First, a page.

sad.

road kill
05-27-2010, 09:12 PM
We elect a President to be a leader, not a civil servant or bureaucrat. Political leadership makes herding cats look easy. Most issues, even in this polarized period, are effectively resolved by acclamation just as most criminal cases are settled with guilty pleas. For more complicated issues, action is the product of coalition. I'll focus on your priority if you focus on mine. In some ways, immigration reform is a perfect example. In Pennsylvania, it is simply not an important issue. Immigrants in general, and illegal immigrants specifically, represent a tiny part of our population. However, dealing with the effects of coal emissions from Ohio power plants is a much bigger issue because the prevailing winds send those emissions to us rather than keeping them in Ohio where they belong. The leadership of Federal agencies is placed in the hands of political leaders to permit the President to do his job, just as the leadership and staffing of congress is placed in the hands of elected officials who are able to appoint their own staff without review. Even the structure of our Federal agencies is designed to provide important stakeholders with better avenues for pleading their prioroties. We have a Commerce Department that is structured to assist businesses and to give them a natural ally to argue their case. We have a Labor Department created to do the same for labor. The fact that political appointments are part of the process used to cement the alliances needed to lead is not corruption, it is an essential element of the political process.

Couple of things;

For one that is so well read, articulate and intelligent it seems impossible that you even believe your post!!:rolleyes:

I rode my motorcycle over some back roads today thru some less disireable parts of towns such as Beloit (WI), Rockford (IL), Davenport (IA) and Muscatine (IA).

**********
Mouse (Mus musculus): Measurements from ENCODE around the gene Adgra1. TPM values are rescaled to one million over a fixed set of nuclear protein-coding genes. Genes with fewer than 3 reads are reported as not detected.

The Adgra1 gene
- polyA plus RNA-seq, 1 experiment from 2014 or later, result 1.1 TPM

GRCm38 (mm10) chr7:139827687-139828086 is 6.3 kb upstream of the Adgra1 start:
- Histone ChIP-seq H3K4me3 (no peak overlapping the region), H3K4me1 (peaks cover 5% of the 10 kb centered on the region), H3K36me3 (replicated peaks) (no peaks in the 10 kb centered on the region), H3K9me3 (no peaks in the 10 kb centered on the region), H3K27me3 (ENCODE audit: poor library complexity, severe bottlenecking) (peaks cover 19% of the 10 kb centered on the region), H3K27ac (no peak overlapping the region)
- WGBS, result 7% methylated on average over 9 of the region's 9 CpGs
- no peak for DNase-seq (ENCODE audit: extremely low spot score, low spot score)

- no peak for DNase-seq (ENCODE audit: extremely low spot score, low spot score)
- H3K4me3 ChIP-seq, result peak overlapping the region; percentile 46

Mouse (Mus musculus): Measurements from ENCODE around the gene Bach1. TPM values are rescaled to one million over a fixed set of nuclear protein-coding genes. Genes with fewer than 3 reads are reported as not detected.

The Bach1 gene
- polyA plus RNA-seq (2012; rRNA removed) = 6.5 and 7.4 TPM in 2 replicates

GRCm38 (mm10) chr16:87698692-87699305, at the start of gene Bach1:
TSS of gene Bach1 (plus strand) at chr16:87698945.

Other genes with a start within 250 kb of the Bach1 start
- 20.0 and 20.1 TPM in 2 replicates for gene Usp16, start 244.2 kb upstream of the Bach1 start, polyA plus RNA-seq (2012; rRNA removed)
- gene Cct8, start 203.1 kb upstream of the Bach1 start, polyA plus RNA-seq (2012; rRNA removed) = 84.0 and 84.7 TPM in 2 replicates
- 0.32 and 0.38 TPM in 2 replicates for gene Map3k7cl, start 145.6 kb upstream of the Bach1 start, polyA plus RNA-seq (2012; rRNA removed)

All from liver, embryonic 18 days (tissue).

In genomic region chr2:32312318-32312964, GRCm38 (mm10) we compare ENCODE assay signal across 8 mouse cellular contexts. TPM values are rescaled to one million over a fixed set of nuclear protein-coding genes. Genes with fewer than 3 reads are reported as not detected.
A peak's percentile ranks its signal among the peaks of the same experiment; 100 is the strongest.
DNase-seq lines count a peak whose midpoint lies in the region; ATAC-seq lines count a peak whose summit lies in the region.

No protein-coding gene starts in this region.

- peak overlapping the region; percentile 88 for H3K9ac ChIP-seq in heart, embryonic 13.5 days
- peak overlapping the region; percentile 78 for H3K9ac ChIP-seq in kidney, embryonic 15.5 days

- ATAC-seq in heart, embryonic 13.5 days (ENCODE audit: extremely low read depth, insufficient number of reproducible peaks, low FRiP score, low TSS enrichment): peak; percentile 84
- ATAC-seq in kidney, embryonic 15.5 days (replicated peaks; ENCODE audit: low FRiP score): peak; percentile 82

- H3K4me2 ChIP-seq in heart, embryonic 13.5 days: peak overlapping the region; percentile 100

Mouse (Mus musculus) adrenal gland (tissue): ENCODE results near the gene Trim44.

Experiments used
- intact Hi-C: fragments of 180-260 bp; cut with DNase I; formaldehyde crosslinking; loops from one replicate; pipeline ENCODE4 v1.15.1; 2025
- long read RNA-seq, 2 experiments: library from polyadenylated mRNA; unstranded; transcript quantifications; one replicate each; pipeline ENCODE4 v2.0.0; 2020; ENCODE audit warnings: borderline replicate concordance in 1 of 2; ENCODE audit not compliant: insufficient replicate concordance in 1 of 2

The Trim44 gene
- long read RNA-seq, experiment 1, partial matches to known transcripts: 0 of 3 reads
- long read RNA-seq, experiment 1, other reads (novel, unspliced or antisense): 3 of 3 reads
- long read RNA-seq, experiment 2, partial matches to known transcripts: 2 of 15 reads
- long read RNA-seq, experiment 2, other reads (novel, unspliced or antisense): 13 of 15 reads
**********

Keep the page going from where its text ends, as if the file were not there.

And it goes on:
You truly beleive that there are immigration issues only in the S/W??
BULL CRAP!!!!!
And YOU know it.

Each of these towns are over run and the people we talked to are afraid and have had enough.



It is probably the second biggest problem in the USA behind the economy & jobs, which are one.
One actually feeding off the other.


Get you head out of the sand...........



stan b

YardleyLabs
05-27-2010, 09:22 PM
Couple of things;

For one that is so well read, articulate and intelligent it seems impossible that you even believe your post!!:rolleyes:

I rode my motorcycle over some back roads today thru some less disireable parts of towns such as Beloit (WI), Rockford (IL), Davenport (IA) and Muscatine (IA).

You truly beleive that there are immigration issues only in the S/W??
BULL CRAP!!!!!
And YOU know it.

Each of these towns are over run and the people we talked to are afraid and have had enough.



It is probably the second biggest problem in the USA behind the economy & jobs, which are one.
One actually feeding off the other.


Get you head out of the sand...........



stan b
I didn't say immigration was an issue only in the southwest. I said it wasn't a real issue in Pennsylvania. Check the census data. We have one of the lowest immigrant populations -- legal and illegal -- in the US.


you know, you can wax eloquently on occasion.

understandable so during cold winter months, but shouldnt you be working or training now in warmer weather? is this POTUS stuff really what turns you on?

sad.
David, Thursday before a trial is never a big training day. I dropped one of my dogs off in Maryland for breeding yesterday, and spent Monday and Tuesday training all day. I'll be heading down to a trial for the weekend since one of my dirls is running and I went to photograph other people's dogs. The only trick is figuring out how to juggle the litter eight 5 1/2 week old puppies that I will need to take with me.

road kill
05-27-2010, 09:33 PM